by Eric Ginsburg
When Mike Duggins talks about his pen-and-ink drawings, the word “outrageous” comes up a lot. And what better way to describe the style of a set of flashy black musicians including Screamin’ Jay Hawkins, Little Richard and Lightnin’ Hopkins?
Duggins’ portrait series of R&B and rock pioneers, entitled Great Conks of the 20th Century, focuses on the… well, outrageous hairdos of five music legends that Duggins has long admired.
“Some of the innocence of early rock appeals to me,” he said in a mildly Southern, almost gruff bass voice. “I prefer, I guess, the ’50s and early ’60s lexicon of rock and popular music. Everything’s sort of jaded now.”
Some of the men in his set, such as Muddy Waters, maintain more acclaim while others like Nathaniel Mayer have slipped into obscurity, but all five were pioneers in their own right. That includes their conks — which Duggins selected in part due to their varying approaches to big and bold hair.
There’s Little Richard’s up-do that looks like a grossly exaggerated pompadour, Mayer’s bulbous creation akin to a woman’s beehive, the glistening waves of Lightnin’ Hopkins’ hair and the macabre flair of Screamin’ Jay Hawkins that undoubtedly influenced future generations of punk-rockers.
Duggins looks pretty sharp himself — though far from the ostentatiousness of his subjects — with smart attire and some spritely life in his graying hair. This is the second time the Davie County resident’s art has been displayed at Earshot Records in Winston-Salem, previously as part of the Art on Record exhibit, but it’s his first solo show here.
The portraits called for several mediums including charcoal, pencil and brush for larger black areas, though most stuck with pen and ink. Duggins strayed from the intricate cross-hatching style of the small, celebratory prints for an accompanying piece, a skull rocking shades and a conk painted onto a record as background, that still evokes the same era and edge.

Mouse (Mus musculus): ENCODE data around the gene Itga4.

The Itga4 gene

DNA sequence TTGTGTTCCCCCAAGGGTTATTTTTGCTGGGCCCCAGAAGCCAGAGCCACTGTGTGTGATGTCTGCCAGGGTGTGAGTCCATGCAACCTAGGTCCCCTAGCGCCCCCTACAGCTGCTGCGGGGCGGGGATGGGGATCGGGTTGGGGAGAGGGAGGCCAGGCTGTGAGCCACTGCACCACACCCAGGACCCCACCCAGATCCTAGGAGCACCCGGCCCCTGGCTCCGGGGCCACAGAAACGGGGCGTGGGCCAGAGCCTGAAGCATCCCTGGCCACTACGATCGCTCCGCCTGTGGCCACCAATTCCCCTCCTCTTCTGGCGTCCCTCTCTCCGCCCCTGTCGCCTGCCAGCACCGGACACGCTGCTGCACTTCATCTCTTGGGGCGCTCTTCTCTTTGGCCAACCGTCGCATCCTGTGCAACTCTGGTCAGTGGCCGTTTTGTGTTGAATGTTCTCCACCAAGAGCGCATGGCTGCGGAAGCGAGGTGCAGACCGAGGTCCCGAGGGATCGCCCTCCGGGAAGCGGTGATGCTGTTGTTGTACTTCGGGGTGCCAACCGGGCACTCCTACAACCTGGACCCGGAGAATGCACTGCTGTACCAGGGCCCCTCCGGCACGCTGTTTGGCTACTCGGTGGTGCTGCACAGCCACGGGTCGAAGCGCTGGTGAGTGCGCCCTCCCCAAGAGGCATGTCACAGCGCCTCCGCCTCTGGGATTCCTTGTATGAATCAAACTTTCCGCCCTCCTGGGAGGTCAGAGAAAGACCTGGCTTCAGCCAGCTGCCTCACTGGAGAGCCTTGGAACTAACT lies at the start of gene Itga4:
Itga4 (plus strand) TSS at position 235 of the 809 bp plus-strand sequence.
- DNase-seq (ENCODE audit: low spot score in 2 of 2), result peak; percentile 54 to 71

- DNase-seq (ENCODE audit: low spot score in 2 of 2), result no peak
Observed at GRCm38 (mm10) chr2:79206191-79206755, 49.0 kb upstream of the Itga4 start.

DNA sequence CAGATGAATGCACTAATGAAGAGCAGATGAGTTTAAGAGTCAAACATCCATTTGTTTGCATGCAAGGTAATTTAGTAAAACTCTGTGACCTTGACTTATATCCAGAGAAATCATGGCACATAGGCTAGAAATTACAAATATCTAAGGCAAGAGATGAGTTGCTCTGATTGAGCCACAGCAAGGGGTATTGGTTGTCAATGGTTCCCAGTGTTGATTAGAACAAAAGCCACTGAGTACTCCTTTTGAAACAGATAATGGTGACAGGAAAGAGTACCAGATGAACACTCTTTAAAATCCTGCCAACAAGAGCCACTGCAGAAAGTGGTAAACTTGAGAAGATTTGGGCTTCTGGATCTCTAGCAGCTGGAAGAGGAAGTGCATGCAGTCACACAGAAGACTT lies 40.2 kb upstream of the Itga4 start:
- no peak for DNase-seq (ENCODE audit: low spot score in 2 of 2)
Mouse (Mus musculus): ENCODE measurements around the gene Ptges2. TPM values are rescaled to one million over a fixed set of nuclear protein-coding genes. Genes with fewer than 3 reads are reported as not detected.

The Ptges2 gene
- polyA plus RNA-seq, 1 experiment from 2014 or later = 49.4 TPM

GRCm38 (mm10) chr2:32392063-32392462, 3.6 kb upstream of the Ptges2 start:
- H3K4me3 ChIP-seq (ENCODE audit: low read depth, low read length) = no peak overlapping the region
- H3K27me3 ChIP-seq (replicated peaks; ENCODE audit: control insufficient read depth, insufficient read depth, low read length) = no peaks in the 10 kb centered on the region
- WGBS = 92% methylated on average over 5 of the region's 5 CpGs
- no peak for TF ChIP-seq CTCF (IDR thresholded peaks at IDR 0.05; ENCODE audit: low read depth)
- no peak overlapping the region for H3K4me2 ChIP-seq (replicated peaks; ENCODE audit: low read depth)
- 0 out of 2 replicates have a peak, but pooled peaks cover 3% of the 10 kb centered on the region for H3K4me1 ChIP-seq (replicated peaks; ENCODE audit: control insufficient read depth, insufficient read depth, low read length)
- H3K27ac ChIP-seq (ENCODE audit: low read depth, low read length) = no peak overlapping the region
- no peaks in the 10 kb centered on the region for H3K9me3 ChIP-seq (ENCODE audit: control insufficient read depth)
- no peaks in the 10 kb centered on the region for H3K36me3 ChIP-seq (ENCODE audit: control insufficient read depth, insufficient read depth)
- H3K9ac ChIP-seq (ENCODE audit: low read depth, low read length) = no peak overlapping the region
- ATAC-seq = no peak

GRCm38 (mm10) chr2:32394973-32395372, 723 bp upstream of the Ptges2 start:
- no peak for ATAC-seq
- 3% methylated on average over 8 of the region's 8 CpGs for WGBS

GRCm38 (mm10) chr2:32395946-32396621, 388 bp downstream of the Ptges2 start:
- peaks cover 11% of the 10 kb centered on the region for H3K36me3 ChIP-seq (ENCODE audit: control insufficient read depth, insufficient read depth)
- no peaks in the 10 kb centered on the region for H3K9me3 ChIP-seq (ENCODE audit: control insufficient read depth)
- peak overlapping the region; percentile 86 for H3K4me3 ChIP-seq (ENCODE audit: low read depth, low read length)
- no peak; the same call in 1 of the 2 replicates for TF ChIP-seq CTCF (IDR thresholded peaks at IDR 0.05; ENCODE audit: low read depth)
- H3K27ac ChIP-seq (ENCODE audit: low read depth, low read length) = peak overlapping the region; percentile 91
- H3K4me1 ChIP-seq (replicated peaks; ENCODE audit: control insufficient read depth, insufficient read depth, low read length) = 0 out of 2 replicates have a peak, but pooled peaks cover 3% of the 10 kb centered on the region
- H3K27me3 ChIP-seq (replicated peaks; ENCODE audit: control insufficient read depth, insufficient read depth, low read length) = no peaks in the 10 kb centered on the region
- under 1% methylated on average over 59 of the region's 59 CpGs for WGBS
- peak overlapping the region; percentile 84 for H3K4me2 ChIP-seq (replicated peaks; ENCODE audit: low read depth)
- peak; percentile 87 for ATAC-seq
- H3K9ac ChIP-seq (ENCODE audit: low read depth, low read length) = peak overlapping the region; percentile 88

“I’m basically sort of a glorified cartoonist,” he said.
Duggins avoided tracing, usually relying on one photo of each artist as a model. Each presented its own challenges — Little Richard’s likeness was harder to nail, he said, and the Hawkins piece took longer due to its shading and built-up surface.
Before he was drawing them, Duggins’ reverence for the greats and their lesser-known compatriots, including Winston-Salem R&B stars the 5 Royales, mostly expressed itself in obscure mixtapes he compiled. His vinyl collection is still daunting, spreading across other genres including vintage surf, early punk, and “old hillbilly stuff,” but despite his varied interests, he felt the outrageousness of the conks was most compelling.
Duggins’ art bleeds into other areas as well. Though he describes the monstrous characters he pens as generally “ugly,” Duggins said he usually wants people to think his illustrations are comical. Inventing creatures in the vein of Edward Gorey’s dark and detailed children’s book drawings is significantly easier than the portraiture of Great Conks, though he enjoyed this series and still has thoughts about one or two musicians who would make strong additions, he said.
No doubt they’d be equally outrageous.